Wednesday, May 16, 2012

Making more than money

Some think capitalism is a cold-hearted realm where business leaders ruthlessly use up and dispose of workers in pursuit of the almighty dollar. NBC’s show The Apprentice certainly fosters that image. But I don’t believe that is a fair image for most business leaders.

John D. Rockefeller and Andrew Carnegie are known not only for the incredible wealth they earned during the late 1800s but also for sharing their good fortune with countless others. Rockefeller turned his attention to promoting health, and his foundation funded the discovery of a cure for yellow fever. Mr. Carnegie became a proponent of education, and his influence is felt today in libraries and universities across America.
Philanthropy has also become the mantra of this generation. For instance, the Bill Gates family and Warren Buffett have joined forces to ask other billionaires to give half their money to charity. The effect they could have on issues such as children’s health is mindboggling!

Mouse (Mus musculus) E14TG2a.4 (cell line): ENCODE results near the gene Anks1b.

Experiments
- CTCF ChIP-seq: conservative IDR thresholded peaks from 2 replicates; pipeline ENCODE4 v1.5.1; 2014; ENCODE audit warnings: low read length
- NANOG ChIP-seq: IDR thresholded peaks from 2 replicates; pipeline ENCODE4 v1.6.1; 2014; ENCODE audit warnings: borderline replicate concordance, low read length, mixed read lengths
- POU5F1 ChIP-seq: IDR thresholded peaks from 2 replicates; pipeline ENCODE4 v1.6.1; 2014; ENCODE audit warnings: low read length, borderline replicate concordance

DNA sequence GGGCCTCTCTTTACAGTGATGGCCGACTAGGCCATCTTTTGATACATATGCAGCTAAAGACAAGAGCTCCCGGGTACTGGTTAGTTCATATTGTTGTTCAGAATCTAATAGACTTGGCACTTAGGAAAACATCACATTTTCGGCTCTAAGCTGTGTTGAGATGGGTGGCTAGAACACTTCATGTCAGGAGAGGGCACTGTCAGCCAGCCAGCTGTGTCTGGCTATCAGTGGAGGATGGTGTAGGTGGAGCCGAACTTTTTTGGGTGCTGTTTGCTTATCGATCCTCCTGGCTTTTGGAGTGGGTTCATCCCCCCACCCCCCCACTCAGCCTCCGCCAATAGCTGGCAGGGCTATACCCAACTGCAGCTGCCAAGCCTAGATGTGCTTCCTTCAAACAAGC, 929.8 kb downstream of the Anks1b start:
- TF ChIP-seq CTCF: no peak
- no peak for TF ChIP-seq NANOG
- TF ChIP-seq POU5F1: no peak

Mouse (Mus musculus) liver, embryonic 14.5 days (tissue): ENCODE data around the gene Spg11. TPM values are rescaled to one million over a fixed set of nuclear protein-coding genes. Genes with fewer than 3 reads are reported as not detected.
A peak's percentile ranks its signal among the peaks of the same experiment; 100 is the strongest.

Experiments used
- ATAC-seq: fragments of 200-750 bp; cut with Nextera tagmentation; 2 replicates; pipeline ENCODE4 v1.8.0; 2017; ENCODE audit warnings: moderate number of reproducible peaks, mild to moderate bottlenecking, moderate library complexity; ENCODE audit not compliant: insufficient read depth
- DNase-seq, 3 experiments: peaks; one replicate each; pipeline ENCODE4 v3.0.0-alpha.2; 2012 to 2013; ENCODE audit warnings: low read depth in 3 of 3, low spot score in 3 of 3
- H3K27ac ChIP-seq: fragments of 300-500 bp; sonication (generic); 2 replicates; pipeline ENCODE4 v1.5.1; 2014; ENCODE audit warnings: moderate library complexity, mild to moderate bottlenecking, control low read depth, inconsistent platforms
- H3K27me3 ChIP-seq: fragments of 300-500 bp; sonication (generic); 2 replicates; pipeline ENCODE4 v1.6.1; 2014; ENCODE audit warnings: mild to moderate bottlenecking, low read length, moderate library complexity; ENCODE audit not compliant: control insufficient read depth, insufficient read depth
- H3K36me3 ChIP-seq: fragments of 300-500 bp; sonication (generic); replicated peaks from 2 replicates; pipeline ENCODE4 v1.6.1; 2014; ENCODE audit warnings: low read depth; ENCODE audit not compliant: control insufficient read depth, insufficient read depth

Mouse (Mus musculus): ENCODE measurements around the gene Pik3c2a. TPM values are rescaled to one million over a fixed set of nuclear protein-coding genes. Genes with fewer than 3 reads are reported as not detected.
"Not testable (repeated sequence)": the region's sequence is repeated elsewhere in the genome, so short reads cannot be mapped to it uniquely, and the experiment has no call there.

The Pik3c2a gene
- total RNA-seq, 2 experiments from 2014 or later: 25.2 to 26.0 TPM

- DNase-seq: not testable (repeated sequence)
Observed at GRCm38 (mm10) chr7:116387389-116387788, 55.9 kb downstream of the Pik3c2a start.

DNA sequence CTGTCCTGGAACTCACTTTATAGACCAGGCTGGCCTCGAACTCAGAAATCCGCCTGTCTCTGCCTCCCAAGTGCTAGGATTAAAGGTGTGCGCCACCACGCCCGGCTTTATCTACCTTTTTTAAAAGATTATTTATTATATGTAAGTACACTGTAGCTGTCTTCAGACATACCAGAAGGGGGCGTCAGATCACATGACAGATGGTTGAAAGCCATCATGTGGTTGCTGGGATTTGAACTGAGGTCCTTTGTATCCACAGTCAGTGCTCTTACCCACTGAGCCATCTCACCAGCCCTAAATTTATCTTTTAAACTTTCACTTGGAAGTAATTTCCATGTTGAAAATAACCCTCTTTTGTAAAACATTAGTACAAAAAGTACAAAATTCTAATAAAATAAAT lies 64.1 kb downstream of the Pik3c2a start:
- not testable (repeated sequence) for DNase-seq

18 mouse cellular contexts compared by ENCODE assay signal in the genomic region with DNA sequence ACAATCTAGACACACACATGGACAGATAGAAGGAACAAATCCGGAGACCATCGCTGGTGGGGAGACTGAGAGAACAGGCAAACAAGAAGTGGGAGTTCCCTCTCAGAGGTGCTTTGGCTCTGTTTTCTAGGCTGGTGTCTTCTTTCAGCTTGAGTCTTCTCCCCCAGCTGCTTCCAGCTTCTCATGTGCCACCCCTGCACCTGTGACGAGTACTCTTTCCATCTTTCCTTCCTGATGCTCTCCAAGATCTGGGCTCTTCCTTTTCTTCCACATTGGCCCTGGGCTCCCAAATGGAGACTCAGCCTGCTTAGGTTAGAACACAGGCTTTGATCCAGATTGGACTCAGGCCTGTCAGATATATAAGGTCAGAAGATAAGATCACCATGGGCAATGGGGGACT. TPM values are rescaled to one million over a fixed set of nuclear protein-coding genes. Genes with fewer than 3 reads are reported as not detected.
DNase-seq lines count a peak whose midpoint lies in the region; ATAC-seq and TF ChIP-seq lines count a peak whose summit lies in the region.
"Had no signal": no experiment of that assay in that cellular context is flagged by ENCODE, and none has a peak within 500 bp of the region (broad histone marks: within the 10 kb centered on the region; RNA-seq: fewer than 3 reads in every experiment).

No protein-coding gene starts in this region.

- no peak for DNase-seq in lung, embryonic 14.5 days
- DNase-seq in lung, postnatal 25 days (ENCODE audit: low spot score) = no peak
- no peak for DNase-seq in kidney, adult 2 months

But, what if you’re not the owner of a big company and don’t have a million bucks lying around? Is there a way to demonstrate compassion in the corporate world? Yes!
Start with civility. A common temptation is to listen to gossip, especially if it is about your competitor. Business guru Tom Peters encourages his employees and colleagues to be thoughtful and respectful toward “enemies” as well as friends.
Some companies allow employees to contribute the cash value of unused timeoff to charities or to coworkers who are suffering severe set-backs.
On a more typical scale, calling a friend who has experienced a life challenge or illness can be an uplifting experience. In fact, one of the most significant stories I have heard involved employees checking on a colleague who failed to show up for work. Their compassionate actions helped a woman and her child escape from a domestic abuse situation.
Wise individuals have learned over the years that the true standard of success involves more than making money. It requires personal sacrifice to serve the needs of others.
As the British author Lewis Carroll astutely observed, “One of the secrets of life is that all that is really worth the doing is what we do for others.”
Article by Shannon Warren
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